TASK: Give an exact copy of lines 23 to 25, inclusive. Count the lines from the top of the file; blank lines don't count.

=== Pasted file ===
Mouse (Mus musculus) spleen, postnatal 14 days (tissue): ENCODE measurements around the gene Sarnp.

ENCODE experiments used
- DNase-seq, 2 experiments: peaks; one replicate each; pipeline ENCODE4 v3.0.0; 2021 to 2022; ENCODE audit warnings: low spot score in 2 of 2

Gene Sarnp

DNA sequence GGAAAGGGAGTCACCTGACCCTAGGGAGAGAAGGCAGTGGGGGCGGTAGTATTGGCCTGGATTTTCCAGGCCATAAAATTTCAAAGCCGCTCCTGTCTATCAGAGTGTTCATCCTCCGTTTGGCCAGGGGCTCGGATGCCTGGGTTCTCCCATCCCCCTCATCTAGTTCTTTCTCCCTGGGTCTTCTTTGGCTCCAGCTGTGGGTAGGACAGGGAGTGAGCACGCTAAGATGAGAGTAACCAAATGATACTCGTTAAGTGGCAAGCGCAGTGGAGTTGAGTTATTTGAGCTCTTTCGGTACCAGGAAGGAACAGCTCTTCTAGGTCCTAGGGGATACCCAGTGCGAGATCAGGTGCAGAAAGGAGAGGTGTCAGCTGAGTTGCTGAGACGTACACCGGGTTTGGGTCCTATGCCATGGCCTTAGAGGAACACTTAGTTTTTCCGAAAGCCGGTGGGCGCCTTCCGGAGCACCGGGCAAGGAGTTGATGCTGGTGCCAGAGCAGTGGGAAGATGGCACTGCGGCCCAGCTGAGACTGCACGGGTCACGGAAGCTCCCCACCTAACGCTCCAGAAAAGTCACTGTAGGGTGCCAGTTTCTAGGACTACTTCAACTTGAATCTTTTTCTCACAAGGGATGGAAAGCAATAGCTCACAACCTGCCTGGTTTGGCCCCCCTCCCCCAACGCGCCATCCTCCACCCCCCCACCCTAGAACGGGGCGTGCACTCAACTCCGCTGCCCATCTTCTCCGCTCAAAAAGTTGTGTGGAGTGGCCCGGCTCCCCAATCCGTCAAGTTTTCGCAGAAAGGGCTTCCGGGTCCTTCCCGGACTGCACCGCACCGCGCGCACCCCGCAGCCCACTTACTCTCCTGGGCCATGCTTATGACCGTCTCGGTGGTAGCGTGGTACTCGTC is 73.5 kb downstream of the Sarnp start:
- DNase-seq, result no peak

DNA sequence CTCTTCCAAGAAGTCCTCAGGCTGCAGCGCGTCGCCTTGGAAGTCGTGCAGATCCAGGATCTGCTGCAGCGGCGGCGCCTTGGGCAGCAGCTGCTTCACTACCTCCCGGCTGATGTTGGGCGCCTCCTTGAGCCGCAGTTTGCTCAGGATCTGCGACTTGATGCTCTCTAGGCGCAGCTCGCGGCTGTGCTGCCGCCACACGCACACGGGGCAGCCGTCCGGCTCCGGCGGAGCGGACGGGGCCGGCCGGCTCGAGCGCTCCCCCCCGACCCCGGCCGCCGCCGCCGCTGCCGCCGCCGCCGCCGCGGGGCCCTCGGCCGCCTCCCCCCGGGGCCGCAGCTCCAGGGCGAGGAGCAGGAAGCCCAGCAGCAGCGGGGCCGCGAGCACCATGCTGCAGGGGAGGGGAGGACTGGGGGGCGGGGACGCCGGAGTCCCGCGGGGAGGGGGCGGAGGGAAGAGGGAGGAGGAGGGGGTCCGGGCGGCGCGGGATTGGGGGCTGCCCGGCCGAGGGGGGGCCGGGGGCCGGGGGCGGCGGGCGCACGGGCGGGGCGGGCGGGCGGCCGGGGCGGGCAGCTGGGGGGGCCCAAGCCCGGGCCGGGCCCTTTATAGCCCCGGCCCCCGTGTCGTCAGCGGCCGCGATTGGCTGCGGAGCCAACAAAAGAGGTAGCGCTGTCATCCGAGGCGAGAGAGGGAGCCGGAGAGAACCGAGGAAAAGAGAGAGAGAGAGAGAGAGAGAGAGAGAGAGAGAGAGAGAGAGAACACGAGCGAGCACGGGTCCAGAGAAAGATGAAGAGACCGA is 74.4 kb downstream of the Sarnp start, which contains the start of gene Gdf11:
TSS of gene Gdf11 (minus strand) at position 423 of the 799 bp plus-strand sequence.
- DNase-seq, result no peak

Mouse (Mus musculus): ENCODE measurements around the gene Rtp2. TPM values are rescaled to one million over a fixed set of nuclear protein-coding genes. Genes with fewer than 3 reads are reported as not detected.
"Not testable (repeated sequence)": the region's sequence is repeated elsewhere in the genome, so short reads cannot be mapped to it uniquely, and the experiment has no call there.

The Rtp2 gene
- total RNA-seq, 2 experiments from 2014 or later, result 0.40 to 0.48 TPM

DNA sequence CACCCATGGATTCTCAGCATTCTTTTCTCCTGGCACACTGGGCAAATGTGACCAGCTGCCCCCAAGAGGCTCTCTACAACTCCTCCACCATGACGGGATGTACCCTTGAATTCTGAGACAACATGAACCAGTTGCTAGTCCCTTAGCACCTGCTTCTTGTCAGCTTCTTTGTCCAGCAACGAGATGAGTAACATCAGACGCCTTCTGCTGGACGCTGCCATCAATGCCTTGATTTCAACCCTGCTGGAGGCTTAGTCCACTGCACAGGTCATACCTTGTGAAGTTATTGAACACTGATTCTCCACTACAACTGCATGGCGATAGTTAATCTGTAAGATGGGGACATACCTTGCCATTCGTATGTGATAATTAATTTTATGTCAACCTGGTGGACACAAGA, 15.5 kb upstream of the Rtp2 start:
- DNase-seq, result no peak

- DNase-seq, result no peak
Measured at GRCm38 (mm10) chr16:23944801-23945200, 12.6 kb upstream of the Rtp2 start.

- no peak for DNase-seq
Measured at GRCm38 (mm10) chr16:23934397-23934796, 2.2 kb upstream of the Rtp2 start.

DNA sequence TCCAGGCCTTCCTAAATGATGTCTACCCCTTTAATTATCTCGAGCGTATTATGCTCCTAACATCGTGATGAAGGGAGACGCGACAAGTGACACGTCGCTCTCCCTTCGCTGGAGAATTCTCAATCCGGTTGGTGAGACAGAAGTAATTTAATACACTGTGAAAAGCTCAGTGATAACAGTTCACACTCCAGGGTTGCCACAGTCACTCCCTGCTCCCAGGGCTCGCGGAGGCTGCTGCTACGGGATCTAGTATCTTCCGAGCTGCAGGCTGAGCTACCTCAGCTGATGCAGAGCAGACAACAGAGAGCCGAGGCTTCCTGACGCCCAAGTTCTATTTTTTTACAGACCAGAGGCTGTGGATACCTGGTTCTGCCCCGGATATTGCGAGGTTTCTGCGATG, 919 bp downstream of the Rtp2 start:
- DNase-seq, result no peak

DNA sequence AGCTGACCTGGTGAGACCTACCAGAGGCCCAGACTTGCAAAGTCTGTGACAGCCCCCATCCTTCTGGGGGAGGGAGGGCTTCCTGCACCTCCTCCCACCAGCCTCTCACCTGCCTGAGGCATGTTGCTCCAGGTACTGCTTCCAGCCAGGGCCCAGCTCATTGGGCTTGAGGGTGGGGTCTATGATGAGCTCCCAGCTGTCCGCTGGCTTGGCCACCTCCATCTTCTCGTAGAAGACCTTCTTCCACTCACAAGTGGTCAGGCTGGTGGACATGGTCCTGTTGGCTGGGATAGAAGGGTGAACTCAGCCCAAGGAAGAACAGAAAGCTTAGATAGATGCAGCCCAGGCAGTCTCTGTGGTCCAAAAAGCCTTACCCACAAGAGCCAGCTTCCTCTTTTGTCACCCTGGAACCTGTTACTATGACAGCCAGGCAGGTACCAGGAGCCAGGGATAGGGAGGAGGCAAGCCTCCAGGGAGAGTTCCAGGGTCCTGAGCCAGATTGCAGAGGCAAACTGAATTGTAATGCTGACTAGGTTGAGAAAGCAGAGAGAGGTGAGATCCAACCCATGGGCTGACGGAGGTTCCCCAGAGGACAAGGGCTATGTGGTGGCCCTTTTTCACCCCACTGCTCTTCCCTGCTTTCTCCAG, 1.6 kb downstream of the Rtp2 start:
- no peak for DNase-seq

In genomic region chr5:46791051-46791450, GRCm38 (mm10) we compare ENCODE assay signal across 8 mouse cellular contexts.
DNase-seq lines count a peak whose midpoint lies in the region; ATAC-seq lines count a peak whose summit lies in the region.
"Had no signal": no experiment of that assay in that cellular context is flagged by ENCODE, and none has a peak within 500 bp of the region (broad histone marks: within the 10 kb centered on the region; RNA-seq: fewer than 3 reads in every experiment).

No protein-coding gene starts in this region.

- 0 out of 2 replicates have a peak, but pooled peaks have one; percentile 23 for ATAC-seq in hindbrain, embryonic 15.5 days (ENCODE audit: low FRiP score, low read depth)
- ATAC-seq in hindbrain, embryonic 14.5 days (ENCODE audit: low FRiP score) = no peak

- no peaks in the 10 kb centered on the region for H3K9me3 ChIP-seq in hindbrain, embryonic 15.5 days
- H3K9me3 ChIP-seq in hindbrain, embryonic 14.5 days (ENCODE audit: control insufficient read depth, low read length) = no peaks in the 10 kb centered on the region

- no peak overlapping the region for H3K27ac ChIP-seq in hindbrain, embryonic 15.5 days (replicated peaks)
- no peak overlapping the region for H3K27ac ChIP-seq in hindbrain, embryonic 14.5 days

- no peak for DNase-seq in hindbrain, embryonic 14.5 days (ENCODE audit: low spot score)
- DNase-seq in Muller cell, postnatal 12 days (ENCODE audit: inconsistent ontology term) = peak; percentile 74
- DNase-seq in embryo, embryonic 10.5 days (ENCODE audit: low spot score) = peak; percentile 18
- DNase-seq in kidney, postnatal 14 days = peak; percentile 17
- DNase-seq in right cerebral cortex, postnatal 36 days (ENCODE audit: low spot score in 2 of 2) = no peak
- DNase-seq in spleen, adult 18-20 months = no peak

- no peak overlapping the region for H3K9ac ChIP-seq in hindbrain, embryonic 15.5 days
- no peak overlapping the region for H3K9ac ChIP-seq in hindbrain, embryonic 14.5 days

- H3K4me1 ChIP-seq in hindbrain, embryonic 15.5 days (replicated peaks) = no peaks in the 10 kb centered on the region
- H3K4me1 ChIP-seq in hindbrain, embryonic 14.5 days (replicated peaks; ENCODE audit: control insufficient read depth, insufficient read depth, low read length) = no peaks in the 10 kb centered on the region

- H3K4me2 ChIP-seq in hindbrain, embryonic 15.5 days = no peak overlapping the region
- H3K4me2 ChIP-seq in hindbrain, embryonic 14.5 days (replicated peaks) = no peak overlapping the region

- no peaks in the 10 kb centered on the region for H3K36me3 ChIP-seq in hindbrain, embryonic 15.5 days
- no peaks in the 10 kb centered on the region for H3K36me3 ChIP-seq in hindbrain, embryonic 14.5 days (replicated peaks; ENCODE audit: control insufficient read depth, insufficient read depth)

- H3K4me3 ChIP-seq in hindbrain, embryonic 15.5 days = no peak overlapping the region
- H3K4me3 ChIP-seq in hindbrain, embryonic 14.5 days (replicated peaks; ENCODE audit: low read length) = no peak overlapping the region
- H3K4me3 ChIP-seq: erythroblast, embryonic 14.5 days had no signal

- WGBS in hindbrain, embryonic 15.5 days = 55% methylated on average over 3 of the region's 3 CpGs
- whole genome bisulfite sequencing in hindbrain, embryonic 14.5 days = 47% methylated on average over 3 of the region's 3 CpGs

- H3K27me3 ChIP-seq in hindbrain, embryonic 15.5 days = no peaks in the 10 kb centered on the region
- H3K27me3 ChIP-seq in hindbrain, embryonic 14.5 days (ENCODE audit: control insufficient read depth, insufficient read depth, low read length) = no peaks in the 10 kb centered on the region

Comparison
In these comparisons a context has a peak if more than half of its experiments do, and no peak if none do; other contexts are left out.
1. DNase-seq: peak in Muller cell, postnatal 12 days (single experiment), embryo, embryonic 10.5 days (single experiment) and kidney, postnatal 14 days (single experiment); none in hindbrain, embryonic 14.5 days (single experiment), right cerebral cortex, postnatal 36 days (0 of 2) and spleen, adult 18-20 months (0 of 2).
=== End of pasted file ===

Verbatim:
- no peak for DNase-seq

In genomic region chr5:46791051-46791450, GRCm38 (mm10) we compare ENCODE assay signal across 8 mouse cellular contexts.
DNase-seq lines count a peak whose midpoint lies in the region; ATAC-seq lines count a peak whose summit lies in the region.